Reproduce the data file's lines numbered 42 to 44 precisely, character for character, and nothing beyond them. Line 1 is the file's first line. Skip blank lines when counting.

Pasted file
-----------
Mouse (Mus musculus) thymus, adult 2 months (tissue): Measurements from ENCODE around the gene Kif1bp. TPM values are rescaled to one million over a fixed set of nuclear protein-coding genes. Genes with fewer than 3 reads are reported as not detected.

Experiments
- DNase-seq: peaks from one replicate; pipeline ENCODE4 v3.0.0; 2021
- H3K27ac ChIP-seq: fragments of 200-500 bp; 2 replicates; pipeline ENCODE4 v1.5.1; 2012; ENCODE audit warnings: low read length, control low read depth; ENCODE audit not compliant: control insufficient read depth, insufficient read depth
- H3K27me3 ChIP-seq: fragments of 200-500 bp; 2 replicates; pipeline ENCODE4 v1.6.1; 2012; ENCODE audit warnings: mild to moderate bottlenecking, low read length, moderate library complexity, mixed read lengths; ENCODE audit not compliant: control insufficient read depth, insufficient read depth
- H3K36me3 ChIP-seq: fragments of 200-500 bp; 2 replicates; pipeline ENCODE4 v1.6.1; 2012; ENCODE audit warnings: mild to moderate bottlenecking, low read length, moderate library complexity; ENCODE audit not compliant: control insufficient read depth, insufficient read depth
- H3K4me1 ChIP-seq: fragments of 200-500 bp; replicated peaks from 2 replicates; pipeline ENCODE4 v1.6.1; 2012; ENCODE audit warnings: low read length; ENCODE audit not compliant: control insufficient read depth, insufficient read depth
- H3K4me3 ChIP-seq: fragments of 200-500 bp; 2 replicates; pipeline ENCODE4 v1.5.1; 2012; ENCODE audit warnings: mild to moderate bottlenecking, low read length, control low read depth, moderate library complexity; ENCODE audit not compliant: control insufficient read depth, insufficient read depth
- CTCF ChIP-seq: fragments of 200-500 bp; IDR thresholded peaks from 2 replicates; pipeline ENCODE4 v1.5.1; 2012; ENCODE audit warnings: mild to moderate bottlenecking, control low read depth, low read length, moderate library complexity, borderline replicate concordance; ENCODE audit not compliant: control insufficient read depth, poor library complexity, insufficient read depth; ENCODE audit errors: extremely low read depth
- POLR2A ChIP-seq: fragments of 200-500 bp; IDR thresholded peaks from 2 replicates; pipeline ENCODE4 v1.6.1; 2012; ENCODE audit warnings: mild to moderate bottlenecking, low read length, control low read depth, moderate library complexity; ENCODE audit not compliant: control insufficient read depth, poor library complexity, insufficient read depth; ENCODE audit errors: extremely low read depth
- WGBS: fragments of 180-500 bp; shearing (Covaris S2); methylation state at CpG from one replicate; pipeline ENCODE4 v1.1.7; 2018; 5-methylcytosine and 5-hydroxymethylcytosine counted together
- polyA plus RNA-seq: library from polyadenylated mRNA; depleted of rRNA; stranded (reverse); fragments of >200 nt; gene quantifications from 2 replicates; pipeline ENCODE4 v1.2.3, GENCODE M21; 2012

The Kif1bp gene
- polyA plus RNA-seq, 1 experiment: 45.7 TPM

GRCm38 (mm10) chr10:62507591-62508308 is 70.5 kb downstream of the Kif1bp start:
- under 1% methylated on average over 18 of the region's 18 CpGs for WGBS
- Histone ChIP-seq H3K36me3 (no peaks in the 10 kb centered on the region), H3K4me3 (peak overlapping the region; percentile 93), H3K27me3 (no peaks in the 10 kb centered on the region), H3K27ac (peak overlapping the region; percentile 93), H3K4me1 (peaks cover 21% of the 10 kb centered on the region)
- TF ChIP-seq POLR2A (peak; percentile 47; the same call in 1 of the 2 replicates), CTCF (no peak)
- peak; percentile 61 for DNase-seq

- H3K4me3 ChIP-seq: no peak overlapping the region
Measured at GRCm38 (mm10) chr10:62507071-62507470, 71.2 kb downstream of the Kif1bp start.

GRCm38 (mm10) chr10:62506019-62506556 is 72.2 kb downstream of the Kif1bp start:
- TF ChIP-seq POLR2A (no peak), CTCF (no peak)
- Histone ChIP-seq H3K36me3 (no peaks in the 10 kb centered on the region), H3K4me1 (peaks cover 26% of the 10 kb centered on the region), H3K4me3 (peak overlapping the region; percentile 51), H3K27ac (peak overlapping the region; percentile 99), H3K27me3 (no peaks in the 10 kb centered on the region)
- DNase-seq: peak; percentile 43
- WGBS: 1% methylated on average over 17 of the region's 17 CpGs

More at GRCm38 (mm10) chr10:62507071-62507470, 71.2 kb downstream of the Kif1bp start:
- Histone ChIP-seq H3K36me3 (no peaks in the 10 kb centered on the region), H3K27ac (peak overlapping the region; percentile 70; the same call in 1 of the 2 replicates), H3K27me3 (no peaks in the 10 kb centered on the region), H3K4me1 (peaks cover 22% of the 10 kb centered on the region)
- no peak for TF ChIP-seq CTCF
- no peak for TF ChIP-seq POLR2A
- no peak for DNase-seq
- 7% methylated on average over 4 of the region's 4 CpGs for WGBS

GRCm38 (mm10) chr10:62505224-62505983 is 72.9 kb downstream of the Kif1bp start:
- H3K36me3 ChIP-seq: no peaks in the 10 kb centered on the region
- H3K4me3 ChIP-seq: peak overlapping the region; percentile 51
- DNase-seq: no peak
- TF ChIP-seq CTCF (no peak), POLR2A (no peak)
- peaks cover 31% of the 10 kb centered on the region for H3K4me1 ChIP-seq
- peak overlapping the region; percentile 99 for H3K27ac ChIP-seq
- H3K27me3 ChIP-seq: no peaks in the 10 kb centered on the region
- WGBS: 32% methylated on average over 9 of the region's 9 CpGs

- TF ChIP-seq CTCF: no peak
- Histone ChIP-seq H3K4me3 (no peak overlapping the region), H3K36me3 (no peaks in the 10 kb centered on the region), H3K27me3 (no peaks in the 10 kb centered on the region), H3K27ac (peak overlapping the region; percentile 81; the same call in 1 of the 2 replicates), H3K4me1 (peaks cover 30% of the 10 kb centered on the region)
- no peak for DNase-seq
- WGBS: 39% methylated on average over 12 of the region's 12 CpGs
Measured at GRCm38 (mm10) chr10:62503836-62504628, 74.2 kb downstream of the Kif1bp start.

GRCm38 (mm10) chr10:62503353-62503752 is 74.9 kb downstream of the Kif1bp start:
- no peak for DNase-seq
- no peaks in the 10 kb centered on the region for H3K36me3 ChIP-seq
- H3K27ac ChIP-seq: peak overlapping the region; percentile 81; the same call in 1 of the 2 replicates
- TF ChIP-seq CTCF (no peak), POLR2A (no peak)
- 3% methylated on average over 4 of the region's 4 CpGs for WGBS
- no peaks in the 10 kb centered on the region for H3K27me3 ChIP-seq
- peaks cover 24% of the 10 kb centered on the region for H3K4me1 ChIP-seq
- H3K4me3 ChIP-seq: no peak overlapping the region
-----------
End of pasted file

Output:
- TF ChIP-seq CTCF: no peak
- Histone ChIP-seq H3K4me3 (no peak overlapping the region), H3K36me3 (no peaks in the 10 kb centered on the region), H3K27me3 (no peaks in the 10 kb centered on the region), H3K27ac (peak overlapping the region; percentile 81; the same call in 1 of the 2 replicates), H3K4me1 (peaks cover 30% of the 10 kb centered on the region)
- no peak for DNase-seq